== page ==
Intersex people are born with atypical sex characteristics. Intersex relates to a range of congenital physical traits or variations that lie between stereotypical definitions of male and female. That is, physical differences in chromosomes, genetic expression, hormonal differences, reproductive parts like the testicles, penis, vulva, clitoris, ovaries and so on. Many different forms of intersex exist; it is an umbrella term, rather than a single category.
Intersex differences usually have a manifestation in primary or secondary sexual anatomy that is visible either externally or internally. We are intersex because our innate sex characteristics seem to be either male and female at the same time or not quite male or female or neither male or female.
Intersex is not about transition, or a trans identity or experience, and nor is it about same sex attraction. Brain differences may correlate with both same sex attraction and trans gender diversity, but intersex isn’t about brain structure.
Intersex is not always immediately apparent because in our society we do not commonly look at each other’s genitals or internal organs. Intersex may be somewhat apparent in innate physical differences in secondary sexual characteristics such as muscle mass, hair distribution, breast development and stature.
The UN Office of the United Nations High Commissioner for Human Rights states, in the May 2015 Report A/HRC/29/23 on “Discrimination and violence against individuals based on their sexual orientation and gender identity”:
Many intersex children, born with atypical sex characteristics, are subjected to medically unnecessary surgery and treatment in an attempt to force their physical appearance to align with binary sex stereotypes…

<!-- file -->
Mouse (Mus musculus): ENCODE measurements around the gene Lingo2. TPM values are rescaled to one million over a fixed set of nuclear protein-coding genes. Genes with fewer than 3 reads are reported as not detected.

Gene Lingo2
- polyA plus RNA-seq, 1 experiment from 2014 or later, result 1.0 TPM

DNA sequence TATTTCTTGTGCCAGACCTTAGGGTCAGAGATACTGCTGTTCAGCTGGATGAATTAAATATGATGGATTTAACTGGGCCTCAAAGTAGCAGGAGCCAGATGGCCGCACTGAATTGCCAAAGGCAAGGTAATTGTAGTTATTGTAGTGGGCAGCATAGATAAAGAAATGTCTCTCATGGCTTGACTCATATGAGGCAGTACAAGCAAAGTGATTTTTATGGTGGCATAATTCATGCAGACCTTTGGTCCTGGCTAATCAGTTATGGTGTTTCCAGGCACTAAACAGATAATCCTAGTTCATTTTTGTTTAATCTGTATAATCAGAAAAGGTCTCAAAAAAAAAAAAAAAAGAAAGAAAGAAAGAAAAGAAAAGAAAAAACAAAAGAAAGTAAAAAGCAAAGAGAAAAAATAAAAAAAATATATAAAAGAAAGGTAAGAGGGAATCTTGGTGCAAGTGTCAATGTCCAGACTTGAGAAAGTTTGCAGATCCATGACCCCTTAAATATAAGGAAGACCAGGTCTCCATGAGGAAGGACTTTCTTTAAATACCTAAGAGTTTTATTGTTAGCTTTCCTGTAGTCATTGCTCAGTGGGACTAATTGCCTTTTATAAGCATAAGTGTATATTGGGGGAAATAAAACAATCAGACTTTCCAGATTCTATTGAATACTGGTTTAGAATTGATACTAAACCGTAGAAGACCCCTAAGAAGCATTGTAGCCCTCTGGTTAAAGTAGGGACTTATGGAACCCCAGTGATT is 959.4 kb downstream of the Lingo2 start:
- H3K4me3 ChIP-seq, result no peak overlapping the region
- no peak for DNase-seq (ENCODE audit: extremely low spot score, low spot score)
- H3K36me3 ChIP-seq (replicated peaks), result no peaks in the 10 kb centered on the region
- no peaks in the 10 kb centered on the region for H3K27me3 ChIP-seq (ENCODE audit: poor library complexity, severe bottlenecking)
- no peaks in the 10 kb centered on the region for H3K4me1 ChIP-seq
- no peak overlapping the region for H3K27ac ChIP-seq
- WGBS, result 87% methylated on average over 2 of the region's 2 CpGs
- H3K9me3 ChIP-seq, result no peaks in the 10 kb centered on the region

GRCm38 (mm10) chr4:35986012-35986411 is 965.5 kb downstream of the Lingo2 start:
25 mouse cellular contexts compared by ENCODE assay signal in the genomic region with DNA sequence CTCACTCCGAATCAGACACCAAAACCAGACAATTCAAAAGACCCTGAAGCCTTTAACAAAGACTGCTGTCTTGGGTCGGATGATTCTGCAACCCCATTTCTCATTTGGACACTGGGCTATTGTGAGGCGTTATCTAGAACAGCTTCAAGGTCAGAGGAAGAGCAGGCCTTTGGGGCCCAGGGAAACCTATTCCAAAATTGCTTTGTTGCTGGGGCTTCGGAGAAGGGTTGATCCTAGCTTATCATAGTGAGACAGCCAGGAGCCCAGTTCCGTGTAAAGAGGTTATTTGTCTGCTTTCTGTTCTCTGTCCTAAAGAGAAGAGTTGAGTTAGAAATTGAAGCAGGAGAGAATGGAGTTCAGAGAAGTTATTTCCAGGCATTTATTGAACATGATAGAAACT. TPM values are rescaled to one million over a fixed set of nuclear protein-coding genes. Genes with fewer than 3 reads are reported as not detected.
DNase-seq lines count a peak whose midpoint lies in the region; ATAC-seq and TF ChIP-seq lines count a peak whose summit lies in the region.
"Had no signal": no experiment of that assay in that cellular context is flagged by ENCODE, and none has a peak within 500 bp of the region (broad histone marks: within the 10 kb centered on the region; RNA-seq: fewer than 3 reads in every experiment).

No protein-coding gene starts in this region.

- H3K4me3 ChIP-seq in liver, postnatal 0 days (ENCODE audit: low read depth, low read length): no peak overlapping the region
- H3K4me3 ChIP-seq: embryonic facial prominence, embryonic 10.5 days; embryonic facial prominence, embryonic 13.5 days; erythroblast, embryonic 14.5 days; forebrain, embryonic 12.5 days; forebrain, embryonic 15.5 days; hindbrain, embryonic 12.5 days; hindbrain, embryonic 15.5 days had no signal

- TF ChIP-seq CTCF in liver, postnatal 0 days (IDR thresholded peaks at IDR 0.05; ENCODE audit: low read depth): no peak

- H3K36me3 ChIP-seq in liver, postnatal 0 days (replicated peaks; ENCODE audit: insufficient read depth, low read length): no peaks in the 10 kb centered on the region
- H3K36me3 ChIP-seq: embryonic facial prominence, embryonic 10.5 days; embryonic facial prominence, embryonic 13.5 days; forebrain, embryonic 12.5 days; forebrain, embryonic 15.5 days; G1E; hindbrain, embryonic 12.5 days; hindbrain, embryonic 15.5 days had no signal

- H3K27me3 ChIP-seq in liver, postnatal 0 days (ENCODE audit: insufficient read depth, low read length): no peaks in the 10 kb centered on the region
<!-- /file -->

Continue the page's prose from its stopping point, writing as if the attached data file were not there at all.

In 2013, the Office of the UN High Commissioner for Human Rights used a longer definition:
An intersex person is born with sexual anatomy, reproductive organs, and/or chromosome patterns that do not fit the typical definition of male or female. This may be apparent at birth or become so later in life. An intersex person may identify as male or female or as neither. Intersex status is not about sexual orientation or gender identity: intersex people experience the same range of sexual orientations and gender identities as non-intersex people.
The Council of Europe, in a 2013 explanatory memorandum to Resolution 1952 on Children’s right to physical integrity, defined intersex as follows:
The term “intersex” refers to atypical and internal and/or external anatomical sexual characteristics, where features usually regarded as male or female may be mixed to some degree. This is a naturally occurring variation in humans and not a medical condition. It is to be distinguished from transsexuality, a phenomenon where someone has an evident sex, but feels as if he or she belongs to the other sex and is therefore ready to undergo a medical intervention altering his or her natural sex.